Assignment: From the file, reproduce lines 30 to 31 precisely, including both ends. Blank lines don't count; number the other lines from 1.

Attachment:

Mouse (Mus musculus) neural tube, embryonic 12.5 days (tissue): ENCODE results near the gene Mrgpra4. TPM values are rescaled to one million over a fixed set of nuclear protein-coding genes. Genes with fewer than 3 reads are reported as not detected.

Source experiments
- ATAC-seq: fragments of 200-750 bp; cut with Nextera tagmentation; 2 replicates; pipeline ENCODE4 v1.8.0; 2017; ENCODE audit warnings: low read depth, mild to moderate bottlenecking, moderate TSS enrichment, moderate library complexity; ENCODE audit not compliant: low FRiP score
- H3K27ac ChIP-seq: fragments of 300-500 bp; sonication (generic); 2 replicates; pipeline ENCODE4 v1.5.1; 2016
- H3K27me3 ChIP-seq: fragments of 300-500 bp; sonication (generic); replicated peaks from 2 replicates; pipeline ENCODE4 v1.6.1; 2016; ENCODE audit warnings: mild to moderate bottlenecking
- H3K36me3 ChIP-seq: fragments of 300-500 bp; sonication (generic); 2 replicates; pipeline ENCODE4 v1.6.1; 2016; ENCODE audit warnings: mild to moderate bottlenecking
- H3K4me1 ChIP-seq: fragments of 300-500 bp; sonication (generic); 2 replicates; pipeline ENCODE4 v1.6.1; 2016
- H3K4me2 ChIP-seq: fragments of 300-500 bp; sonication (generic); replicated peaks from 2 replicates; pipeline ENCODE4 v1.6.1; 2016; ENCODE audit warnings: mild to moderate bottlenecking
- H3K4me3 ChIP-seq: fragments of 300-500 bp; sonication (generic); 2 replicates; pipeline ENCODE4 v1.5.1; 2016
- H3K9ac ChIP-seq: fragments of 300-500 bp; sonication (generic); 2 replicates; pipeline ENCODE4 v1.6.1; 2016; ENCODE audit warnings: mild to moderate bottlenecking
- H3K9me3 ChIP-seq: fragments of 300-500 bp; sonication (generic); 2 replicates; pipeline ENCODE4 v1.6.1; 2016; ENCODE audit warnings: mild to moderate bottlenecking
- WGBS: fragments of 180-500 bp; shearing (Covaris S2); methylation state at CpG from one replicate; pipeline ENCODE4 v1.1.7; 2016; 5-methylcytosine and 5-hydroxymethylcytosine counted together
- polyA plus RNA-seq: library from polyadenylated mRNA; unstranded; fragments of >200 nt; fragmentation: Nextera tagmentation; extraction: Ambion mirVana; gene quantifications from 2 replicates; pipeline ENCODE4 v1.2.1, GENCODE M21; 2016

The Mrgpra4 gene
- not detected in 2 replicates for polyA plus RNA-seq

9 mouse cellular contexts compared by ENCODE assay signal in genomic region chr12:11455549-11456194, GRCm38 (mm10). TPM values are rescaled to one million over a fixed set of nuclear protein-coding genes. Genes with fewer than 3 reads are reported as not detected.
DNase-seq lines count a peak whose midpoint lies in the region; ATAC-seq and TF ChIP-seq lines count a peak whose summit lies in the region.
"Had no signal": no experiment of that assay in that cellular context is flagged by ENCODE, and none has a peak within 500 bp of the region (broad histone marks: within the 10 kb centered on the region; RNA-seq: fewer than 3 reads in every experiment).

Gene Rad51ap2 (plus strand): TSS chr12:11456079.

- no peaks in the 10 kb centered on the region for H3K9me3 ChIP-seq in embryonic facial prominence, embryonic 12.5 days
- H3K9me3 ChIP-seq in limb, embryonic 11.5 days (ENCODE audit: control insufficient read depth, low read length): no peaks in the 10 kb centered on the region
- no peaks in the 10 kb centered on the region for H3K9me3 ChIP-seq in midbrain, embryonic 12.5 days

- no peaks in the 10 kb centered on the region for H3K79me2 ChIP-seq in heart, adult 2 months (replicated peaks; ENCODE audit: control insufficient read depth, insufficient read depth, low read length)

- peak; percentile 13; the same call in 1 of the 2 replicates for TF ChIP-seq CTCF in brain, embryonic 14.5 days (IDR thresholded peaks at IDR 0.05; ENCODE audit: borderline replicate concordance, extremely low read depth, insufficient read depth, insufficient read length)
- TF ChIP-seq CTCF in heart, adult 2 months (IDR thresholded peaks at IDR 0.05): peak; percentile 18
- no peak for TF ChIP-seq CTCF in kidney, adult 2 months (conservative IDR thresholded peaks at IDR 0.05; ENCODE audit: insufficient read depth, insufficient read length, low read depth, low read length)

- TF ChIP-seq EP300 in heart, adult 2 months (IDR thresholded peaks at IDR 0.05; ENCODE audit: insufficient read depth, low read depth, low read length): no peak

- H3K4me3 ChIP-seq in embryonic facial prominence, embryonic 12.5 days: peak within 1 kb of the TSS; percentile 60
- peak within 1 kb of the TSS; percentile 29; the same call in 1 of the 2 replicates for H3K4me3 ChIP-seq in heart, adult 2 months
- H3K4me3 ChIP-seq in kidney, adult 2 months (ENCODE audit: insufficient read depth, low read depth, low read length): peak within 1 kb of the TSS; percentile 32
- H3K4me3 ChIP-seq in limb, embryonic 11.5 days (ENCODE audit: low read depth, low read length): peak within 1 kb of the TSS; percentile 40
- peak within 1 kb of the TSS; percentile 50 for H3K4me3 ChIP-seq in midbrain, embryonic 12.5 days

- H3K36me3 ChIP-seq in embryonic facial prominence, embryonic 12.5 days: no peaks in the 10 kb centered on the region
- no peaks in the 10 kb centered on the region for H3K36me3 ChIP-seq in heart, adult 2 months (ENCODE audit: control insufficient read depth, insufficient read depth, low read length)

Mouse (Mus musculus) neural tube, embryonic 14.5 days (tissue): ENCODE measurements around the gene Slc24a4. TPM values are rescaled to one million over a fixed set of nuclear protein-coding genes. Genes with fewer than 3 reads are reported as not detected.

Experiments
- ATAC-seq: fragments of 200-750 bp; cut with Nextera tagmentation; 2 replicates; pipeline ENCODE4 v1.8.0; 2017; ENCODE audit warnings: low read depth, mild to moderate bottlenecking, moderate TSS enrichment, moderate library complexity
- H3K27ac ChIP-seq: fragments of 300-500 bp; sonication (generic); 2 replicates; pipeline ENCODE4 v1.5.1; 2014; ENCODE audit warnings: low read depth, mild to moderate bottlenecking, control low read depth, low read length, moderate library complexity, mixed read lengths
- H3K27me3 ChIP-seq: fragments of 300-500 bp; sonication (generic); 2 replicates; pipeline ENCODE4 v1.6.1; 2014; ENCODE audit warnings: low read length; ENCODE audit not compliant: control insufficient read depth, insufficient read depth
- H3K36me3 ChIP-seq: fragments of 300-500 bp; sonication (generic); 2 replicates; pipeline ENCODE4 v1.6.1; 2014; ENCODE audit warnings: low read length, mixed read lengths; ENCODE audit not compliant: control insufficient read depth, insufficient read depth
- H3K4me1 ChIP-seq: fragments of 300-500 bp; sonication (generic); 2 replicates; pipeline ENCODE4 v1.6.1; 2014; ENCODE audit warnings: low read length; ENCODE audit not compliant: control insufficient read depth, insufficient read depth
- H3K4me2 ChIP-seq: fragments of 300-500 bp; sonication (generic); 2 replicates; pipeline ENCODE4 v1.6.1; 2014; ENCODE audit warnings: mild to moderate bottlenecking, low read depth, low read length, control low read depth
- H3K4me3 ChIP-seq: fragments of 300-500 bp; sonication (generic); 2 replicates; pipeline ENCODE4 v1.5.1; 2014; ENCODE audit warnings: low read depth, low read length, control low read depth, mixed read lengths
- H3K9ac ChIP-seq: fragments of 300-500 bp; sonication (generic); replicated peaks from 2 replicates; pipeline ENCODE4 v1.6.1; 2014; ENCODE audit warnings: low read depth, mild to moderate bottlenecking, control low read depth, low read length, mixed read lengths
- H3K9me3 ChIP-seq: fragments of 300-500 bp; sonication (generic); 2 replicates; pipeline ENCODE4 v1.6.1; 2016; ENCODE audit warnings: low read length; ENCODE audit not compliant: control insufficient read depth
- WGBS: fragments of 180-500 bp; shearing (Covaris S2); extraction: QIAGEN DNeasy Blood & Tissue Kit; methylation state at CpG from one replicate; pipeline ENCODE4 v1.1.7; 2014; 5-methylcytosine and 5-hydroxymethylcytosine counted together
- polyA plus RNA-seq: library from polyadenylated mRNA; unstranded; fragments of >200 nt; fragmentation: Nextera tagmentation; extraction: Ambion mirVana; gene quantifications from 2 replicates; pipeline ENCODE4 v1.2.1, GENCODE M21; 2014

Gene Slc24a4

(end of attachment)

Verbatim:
- H3K4me3 ChIP-seq in kidney, adult 2 months (ENCODE audit: insufficient read depth, low read depth, low read length): peak within 1 kb of the TSS; percentile 32
- H3K4me3 ChIP-seq in limb, embryonic 11.5 days (ENCODE audit: low read depth, low read length): peak within 1 kb of the TSS; percentile 40